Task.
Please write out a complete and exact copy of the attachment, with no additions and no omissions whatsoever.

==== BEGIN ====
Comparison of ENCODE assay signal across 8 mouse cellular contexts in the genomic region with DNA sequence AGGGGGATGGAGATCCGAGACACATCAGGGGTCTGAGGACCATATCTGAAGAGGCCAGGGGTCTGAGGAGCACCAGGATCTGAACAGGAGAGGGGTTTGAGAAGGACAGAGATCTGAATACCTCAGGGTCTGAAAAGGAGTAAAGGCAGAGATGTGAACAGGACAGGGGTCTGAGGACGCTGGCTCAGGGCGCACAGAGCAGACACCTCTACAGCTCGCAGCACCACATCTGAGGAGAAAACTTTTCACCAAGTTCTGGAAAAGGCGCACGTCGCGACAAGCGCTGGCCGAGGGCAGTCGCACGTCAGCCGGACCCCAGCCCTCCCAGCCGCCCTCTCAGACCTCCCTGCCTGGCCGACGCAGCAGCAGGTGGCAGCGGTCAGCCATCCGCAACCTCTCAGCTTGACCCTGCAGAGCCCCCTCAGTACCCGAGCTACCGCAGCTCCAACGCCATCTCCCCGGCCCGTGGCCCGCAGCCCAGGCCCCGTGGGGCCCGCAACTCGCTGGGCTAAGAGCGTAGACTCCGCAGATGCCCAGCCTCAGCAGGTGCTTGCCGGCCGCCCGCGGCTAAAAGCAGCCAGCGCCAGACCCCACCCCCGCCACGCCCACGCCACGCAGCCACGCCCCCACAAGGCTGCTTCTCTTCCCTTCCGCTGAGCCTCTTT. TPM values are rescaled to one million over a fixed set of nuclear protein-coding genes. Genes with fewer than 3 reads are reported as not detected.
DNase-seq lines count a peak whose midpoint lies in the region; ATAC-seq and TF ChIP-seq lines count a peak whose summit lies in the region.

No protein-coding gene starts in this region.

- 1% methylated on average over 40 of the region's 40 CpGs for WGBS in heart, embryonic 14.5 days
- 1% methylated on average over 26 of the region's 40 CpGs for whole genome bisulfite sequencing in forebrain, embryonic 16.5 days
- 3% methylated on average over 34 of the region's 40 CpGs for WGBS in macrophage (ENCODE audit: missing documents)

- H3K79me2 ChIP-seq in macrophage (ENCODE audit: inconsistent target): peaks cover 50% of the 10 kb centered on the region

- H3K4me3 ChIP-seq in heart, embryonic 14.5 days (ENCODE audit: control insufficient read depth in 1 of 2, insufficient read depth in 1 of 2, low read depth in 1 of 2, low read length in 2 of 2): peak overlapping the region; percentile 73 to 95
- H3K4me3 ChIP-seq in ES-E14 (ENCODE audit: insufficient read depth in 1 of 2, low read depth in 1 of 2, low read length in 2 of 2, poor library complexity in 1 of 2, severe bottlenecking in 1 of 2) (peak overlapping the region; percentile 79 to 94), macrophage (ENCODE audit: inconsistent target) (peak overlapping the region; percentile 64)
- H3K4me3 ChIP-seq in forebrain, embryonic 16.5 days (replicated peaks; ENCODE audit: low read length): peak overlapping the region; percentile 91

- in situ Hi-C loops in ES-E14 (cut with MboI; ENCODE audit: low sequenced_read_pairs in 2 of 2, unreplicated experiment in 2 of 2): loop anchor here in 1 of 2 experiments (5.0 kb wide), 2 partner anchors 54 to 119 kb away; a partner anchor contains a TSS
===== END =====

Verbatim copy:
Comparison of ENCODE assay signal across 8 mouse cellular contexts in the genomic region with DNA sequence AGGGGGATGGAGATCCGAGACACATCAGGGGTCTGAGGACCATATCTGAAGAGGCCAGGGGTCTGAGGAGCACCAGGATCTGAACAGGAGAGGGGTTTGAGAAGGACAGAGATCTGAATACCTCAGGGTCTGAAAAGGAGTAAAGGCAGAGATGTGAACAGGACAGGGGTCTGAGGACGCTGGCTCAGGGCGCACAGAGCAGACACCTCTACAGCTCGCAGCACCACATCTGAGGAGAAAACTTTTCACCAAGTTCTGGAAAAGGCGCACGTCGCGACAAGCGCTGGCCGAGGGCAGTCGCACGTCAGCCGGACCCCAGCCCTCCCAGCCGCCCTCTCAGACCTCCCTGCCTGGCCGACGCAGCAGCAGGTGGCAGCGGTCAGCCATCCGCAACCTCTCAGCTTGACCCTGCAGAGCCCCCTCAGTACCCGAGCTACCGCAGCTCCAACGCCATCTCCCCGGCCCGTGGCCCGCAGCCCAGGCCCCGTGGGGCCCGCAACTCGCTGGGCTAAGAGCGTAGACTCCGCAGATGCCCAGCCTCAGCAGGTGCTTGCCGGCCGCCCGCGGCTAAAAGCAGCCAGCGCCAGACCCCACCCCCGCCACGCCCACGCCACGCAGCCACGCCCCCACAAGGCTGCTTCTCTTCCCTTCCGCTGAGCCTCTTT. TPM values are rescaled to one million over a fixed set of nuclear protein-coding genes. Genes with fewer than 3 reads are reported as not detected.
DNase-seq lines count a peak whose midpoint lies in the region; ATAC-seq and TF ChIP-seq lines count a peak whose summit lies in the region.

No protein-coding gene starts in this region.

- 1% methylated on average over 40 of the region's 40 CpGs for WGBS in heart, embryonic 14.5 days
- 1% methylated on average over 26 of the region's 40 CpGs for whole genome bisulfite sequencing in forebrain, embryonic 16.5 days
- 3% methylated on average over 34 of the region's 40 CpGs for WGBS in macrophage (ENCODE audit: missing documents)

- H3K79me2 ChIP-seq in macrophage (ENCODE audit: inconsistent target): peaks cover 50% of the 10 kb centered on the region

- H3K4me3 ChIP-seq in heart, embryonic 14.5 days (ENCODE audit: control insufficient read depth in 1 of 2, insufficient read depth in 1 of 2, low read depth in 1 of 2, low read length in 2 of 2): peak overlapping the region; percentile 73 to 95
- H3K4me3 ChIP-seq in ES-E14 (ENCODE audit: insufficient read depth in 1 of 2, low read depth in 1 of 2, low read length in 2 of 2, poor library complexity in 1 of 2, severe bottlenecking in 1 of 2) (peak overlapping the region; percentile 79 to 94), macrophage (ENCODE audit: inconsistent target) (peak overlapping the region; percentile 64)
- H3K4me3 ChIP-seq in forebrain, embryonic 16.5 days (replicated peaks; ENCODE audit: low read length): peak overlapping the region; percentile 91

- in situ Hi-C loops in ES-E14 (cut with MboI; ENCODE audit: low sequenced_read_pairs in 2 of 2, unreplicated experiment in 2 of 2): loop anchor here in 1 of 2 experiments (5.0 kb wide), 2 partner anchors 54 to 119 kb away; a partner anchor contains a TSS